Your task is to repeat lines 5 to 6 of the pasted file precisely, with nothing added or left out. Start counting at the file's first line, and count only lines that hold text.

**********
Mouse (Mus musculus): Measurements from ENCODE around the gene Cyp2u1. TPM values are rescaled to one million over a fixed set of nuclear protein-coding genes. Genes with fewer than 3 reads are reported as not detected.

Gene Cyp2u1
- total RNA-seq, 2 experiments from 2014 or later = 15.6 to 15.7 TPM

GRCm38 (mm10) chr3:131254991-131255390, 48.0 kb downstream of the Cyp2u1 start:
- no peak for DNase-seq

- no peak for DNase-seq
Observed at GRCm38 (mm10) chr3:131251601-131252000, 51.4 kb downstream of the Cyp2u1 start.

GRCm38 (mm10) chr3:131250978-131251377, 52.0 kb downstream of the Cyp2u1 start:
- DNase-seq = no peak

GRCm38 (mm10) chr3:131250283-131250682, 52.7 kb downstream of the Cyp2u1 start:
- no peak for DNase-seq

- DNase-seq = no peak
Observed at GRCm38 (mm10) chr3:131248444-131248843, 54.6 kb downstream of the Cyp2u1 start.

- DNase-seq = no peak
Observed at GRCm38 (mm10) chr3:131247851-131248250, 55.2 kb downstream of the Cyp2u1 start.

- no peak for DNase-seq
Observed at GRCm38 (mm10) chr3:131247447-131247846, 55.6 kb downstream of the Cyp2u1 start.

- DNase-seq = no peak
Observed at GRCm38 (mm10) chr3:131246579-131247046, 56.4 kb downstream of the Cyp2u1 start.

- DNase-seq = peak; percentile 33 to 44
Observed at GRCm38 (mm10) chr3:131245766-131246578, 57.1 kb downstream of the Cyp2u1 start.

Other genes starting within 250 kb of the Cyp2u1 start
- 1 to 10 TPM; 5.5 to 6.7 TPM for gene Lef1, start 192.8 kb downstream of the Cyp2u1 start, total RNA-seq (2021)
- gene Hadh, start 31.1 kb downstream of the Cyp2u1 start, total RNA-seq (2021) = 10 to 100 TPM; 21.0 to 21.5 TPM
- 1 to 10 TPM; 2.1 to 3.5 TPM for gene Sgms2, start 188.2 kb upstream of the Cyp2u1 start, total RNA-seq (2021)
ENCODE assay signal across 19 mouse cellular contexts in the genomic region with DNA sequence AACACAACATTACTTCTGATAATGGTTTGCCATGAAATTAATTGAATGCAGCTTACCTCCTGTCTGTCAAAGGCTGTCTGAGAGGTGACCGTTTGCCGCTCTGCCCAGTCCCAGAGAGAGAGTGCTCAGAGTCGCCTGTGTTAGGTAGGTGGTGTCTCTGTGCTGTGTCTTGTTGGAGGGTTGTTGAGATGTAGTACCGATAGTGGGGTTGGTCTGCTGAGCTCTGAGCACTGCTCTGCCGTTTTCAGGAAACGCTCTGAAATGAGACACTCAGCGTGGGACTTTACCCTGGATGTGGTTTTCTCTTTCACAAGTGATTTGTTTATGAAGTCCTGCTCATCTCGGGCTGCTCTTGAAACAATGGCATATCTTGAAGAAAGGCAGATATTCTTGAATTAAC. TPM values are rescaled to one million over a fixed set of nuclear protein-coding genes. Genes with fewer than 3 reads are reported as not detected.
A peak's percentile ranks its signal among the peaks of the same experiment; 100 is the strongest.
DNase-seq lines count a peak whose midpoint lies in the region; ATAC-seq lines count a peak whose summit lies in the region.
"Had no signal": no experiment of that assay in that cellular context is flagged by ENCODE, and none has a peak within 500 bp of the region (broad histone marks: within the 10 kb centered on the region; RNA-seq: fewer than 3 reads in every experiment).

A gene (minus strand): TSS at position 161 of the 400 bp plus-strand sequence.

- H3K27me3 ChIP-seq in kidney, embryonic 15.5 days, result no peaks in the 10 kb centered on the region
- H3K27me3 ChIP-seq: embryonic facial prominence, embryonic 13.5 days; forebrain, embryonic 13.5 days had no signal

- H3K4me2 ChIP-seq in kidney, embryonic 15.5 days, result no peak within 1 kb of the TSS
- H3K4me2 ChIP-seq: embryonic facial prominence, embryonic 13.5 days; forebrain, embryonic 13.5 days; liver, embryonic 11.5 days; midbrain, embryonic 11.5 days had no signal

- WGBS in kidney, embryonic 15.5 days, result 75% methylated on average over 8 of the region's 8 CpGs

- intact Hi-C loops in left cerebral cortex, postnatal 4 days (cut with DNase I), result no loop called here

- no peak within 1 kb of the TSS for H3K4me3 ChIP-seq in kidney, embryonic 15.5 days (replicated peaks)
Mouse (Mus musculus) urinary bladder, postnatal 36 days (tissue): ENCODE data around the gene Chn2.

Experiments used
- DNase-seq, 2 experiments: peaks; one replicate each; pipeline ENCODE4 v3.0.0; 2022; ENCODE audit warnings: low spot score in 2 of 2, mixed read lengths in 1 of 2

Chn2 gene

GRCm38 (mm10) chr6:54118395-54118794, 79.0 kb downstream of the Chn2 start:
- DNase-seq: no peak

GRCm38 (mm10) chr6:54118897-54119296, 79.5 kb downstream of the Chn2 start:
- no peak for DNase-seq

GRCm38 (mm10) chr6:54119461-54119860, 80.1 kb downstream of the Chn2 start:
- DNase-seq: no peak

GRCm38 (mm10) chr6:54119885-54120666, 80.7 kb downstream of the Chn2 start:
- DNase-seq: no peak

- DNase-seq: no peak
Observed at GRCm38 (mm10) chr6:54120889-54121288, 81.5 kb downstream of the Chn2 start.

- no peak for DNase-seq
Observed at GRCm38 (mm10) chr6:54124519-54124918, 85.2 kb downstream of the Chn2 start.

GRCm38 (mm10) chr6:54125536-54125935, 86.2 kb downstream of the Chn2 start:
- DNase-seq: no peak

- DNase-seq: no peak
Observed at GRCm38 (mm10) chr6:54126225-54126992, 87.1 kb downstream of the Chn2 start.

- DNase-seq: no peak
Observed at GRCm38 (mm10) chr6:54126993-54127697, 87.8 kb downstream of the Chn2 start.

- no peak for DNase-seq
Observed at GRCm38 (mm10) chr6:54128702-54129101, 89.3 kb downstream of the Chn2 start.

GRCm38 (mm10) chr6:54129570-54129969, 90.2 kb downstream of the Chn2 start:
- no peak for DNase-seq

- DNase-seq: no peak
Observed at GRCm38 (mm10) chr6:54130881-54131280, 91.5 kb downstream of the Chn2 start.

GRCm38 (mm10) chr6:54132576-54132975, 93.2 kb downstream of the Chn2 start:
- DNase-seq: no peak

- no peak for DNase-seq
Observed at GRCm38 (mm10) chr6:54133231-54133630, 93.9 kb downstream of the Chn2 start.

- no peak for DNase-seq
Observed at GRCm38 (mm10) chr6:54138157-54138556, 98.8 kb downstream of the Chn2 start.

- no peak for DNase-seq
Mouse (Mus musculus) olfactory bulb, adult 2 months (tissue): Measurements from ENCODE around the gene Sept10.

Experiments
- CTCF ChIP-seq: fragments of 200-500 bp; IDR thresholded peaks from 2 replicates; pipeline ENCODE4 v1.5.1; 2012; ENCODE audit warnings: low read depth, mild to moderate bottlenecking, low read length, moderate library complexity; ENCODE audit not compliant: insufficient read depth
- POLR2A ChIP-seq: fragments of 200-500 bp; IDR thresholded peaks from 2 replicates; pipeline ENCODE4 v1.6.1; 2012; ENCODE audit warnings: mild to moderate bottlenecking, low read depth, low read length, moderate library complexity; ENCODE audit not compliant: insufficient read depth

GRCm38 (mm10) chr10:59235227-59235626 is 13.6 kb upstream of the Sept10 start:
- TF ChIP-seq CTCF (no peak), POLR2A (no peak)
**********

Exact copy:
- no peak for DNase-seq

- no peak for DNase-seq